Authorities with New York’s Metropolitan Transportation Authority (MTA) have begun investigating possible causes of the train derailment Sunday near the Bronx that killed four and injured at least 60. The speed of the train at the time of the accident is on the main elements investigators are focusing on.
According to early reports, as the train approached a sharp curve near the Spuyten Duyvil station in the Bronx, the train operator radioed that he was “dumping the brakes”—or slamming on the brakes on the wheels of all cars at once—to slow his speed going into the curve. MTA officials say that dumping the brakes is an emergency maneuver only used as a last resort, when a collision with a vehicle or another train is imminent.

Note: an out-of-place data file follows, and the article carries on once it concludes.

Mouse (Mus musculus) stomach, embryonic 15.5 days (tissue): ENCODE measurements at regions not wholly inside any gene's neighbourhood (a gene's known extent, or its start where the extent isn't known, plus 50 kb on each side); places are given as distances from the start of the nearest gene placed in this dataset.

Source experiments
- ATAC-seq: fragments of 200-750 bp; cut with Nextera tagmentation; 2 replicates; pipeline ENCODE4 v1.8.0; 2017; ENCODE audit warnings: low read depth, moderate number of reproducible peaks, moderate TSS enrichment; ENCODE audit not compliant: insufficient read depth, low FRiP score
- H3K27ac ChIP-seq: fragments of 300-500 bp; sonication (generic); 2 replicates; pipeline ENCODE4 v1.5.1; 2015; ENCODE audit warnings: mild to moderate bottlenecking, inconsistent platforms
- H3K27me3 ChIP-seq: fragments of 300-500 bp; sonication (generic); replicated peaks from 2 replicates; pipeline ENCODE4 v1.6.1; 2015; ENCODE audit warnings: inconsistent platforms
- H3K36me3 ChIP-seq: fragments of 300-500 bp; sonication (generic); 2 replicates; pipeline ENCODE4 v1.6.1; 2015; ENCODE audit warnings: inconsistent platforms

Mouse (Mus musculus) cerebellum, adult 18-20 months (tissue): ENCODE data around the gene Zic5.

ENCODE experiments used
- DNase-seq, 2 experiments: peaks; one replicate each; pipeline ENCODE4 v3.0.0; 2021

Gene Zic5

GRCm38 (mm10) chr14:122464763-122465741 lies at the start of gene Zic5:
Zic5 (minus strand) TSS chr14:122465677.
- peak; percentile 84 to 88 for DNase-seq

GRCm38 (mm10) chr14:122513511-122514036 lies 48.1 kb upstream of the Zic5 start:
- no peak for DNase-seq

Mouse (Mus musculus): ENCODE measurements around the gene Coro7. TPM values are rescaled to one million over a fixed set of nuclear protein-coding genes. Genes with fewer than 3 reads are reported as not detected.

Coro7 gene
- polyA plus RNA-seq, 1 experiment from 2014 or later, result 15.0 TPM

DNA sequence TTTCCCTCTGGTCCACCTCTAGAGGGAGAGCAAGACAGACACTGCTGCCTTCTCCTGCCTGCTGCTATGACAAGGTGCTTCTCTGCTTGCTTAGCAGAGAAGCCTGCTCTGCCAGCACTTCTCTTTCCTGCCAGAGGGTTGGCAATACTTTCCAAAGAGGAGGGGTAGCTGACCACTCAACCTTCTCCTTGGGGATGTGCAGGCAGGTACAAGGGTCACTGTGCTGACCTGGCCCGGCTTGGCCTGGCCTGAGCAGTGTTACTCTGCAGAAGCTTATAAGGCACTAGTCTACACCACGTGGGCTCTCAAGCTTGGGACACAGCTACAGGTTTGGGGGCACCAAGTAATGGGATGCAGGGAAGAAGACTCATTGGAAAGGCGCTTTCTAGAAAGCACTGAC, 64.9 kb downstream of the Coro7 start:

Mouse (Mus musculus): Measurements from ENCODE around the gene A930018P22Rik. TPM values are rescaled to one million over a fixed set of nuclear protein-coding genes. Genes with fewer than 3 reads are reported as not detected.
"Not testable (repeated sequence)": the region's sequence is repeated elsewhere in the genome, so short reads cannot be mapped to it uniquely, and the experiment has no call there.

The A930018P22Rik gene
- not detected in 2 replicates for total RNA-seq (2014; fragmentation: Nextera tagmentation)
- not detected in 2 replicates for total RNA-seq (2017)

Metro-North Railroad, the operator of the train in question, currently employs a push-pull model to operate its trains: In some cases the train is pulled by the locomotive at the front, while in others the locomotive pushes from the back.
Safety experts have previously expressed concerns, however, about the extra forces generated during a push. For that reason, Metro-North is looking into positive train control, which uses detector systems to slow down trains well before a curve.
Sunday’s accident was the first in Metro-North’s history that resulted in passenger deaths.